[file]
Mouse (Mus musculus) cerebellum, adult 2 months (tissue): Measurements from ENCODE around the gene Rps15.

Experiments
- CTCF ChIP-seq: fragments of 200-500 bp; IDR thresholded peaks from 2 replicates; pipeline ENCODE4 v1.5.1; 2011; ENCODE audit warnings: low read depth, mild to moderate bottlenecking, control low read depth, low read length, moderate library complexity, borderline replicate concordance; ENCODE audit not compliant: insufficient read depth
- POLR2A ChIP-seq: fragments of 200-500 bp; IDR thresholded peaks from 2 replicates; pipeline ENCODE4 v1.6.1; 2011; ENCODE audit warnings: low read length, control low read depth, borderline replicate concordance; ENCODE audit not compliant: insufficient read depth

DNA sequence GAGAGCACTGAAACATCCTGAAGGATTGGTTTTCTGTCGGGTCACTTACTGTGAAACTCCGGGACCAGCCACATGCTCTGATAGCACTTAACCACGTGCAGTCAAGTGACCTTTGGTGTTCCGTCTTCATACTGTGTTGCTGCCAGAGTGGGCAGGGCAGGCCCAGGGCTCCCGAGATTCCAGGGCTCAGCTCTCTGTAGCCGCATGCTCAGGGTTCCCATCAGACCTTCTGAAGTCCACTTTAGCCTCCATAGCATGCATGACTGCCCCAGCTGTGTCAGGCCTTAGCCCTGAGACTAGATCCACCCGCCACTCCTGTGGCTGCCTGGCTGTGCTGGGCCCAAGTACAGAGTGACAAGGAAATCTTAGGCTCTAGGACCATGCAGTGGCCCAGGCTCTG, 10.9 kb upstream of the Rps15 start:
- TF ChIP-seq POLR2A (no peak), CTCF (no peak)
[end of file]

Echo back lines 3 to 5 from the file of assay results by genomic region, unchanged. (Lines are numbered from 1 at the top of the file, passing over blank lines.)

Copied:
- CTCF ChIP-seq: fragments of 200-500 bp; IDR thresholded peaks from 2 replicates; pipeline ENCODE4 v1.5.1; 2011; ENCODE audit warnings: low read depth, mild to moderate bottlenecking, control low read depth, low read length, moderate library complexity, borderline replicate concordance; ENCODE audit not compliant: insufficient read depth
- POLR2A ChIP-seq: fragments of 200-500 bp; IDR thresholded peaks from 2 replicates; pipeline ENCODE4 v1.6.1; 2011; ENCODE audit warnings: low read length, control low read depth, borderline replicate concordance; ENCODE audit not compliant: insufficient read depth

DNA sequence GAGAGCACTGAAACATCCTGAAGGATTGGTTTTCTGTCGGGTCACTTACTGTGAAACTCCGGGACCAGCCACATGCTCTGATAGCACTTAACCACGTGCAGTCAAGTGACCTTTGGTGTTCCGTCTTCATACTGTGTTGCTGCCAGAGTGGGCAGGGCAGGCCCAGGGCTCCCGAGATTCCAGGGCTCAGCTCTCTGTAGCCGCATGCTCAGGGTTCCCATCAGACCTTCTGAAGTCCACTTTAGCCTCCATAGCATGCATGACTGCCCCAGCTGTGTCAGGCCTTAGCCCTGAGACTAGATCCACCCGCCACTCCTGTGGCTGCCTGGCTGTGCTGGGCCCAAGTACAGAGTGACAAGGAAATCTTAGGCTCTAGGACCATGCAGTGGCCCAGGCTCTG, 10.9 kb upstream of the Rps15 start: